Apple said today that pre-orders for the iPhone 6 and 6 Plus broke all previous records, with 4 million ordered in the first 24 hours. The company says it will not be able to meet demand this month, and that many people will get their new iPhones next month instead. There will be some inventory in Apple stores, starting this Friday, Sept. 19.
All four of the major U.S. carriers are getting the iPhone 6, but some may benefit more than others. For Sprint, this is the first iPhone that will be able to take advantage of its fastest LTE service, Sprint Spark. AT&T, the first U.S. carrier to offer the original iPhone, also stands to benefit this time around. Analyst Jennifer Fritzsche of Wells Fargo Securities said that AT&T’s decision to push its Next early upgrade plans should mean that it will see a large uptake on the iPhone 6 models.
“We look for all wireless carriers to benefit from the iPhone refresh, but in particular expect AT&T to see the proverbial fruits of its Next plans, starting in Q4,” said Fritzsche. “In back of the envelope math, if AT&T sells 10 million smartphones in Q4, driven primarily by the iPhone refresh demand, and assuming a 66% Next take-rate, it would equate to ~$2.8B in subsidy savings.”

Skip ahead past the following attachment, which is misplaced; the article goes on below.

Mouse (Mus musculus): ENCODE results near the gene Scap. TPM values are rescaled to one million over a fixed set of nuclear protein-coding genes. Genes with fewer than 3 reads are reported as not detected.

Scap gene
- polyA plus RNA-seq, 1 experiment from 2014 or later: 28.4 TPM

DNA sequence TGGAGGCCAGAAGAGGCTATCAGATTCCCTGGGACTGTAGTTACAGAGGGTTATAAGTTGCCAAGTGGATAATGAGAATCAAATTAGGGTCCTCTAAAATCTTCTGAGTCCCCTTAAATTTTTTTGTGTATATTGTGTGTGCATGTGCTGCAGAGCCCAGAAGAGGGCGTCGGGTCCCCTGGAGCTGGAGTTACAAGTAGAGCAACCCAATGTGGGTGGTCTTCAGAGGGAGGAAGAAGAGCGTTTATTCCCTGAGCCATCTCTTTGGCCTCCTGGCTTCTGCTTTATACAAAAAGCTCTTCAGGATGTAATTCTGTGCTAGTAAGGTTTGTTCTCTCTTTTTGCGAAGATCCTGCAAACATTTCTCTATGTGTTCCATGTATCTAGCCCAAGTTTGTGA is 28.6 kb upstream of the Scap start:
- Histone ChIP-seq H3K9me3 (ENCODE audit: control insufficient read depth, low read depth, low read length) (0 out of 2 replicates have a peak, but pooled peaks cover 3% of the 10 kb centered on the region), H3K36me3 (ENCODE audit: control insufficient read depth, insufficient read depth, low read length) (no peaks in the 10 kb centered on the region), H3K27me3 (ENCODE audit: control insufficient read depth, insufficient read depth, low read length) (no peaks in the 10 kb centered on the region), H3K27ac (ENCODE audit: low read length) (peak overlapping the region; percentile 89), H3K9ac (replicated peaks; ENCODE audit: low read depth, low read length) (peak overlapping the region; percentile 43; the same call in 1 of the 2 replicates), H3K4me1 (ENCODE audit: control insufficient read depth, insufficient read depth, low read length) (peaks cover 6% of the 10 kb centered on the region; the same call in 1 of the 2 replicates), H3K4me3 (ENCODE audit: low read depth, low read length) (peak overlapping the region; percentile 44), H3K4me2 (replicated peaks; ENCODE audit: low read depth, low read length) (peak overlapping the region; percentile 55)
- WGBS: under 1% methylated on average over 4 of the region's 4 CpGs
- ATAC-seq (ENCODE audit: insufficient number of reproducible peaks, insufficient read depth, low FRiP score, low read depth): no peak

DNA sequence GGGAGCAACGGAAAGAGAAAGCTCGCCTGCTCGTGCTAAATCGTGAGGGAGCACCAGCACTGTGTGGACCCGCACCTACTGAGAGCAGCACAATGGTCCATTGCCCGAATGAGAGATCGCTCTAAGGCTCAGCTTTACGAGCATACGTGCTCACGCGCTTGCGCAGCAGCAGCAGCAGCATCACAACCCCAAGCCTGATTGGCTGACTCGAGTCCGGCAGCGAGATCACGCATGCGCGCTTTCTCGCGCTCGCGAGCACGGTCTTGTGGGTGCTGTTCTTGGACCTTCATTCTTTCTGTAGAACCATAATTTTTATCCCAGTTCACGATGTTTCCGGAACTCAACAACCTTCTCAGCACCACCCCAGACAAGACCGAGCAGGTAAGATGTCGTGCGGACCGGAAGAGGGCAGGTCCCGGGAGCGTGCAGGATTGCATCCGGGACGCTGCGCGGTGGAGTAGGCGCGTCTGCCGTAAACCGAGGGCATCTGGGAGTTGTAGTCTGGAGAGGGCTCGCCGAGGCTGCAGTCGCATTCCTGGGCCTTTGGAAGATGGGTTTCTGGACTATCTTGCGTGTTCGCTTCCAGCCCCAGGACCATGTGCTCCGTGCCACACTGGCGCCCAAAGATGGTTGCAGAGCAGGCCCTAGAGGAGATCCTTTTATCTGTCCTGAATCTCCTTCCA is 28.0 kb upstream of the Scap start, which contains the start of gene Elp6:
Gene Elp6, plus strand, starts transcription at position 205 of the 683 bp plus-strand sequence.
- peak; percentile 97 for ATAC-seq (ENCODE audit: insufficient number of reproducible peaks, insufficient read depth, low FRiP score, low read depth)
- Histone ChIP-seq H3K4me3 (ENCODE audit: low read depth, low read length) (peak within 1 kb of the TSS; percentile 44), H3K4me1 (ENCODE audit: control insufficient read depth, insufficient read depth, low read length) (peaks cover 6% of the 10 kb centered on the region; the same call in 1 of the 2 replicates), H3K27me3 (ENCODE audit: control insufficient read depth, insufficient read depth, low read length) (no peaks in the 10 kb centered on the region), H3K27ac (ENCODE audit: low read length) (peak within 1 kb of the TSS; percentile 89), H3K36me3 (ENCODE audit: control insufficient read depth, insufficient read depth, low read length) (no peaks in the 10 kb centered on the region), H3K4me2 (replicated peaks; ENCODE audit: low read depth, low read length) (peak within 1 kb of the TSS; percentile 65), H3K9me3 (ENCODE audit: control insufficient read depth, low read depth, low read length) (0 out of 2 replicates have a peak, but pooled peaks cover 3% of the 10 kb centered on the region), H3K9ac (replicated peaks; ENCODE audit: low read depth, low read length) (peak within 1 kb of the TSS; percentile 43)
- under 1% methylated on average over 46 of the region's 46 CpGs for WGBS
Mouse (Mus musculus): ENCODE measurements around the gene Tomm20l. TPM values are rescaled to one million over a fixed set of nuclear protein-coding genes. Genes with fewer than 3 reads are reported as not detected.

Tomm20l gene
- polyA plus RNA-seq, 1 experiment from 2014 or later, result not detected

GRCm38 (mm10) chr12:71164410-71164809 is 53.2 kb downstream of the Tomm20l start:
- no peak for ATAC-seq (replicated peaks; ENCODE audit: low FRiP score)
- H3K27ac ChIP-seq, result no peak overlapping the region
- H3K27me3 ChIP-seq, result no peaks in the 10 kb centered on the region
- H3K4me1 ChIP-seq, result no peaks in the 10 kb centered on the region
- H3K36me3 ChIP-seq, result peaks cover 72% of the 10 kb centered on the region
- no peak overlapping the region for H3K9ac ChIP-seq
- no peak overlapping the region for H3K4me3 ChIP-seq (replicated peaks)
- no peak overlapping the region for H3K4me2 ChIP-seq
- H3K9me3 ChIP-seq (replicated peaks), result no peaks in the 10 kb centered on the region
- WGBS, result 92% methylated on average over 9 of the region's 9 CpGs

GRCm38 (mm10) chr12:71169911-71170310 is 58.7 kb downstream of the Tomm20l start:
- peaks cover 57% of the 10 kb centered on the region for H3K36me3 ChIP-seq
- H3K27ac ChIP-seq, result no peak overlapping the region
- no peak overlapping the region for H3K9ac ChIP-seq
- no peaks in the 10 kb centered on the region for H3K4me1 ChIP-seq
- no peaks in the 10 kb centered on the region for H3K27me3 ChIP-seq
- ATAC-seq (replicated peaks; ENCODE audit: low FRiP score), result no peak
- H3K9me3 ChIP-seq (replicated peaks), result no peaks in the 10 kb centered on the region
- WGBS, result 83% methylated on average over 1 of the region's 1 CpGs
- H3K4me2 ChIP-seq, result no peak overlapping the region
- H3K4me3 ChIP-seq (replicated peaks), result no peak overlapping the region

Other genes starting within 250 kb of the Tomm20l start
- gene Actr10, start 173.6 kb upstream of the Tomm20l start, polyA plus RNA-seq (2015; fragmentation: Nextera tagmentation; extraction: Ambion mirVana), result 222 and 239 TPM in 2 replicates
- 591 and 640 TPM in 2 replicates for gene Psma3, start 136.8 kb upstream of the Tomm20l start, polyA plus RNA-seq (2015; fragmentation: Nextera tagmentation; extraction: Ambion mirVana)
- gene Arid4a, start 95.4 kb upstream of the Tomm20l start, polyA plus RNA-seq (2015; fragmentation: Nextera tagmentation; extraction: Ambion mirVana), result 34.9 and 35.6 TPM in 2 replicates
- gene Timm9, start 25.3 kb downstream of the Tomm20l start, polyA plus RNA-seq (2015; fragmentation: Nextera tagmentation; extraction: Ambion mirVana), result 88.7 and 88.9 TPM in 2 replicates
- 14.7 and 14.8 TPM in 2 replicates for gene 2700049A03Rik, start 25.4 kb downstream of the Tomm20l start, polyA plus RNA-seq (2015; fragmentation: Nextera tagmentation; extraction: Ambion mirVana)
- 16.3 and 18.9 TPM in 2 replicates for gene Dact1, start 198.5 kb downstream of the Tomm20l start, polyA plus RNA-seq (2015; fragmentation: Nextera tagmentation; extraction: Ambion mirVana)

Each new iPhone model brings an increase in mobile network traffic, but the iPhone 6 could impact networks more than its predecessors.
“I think certainly the iPhone 6 is going to tax the networks more than what we’ve seen in the past with the other ones,” said analyst Daryl Schoolar of Ovum. “This phone really steps up the network impact versus the 5 and 5s, I think the 6 is a much bigger jump in terms of the network.”
“This device really is just going to be faster in terms of the data connection as you get carrier aggregation being rolled up here in the United States and other parts of the world, as you have the 802.11ac connection, and the iCloud is a good example too,” said Schoolar.
“One thing that kind of got lost in the Apple announcement on Tuesday was that they lowered iCloud storage rates by 70% or more and opened up much larger options,” said Bruce Miller, VP of product marketing at Wi-Fi access point maker Xirrus. “So I see a bigger use of cloud based services for offloading pictures, video, etc. and a lot of background syncing going on.”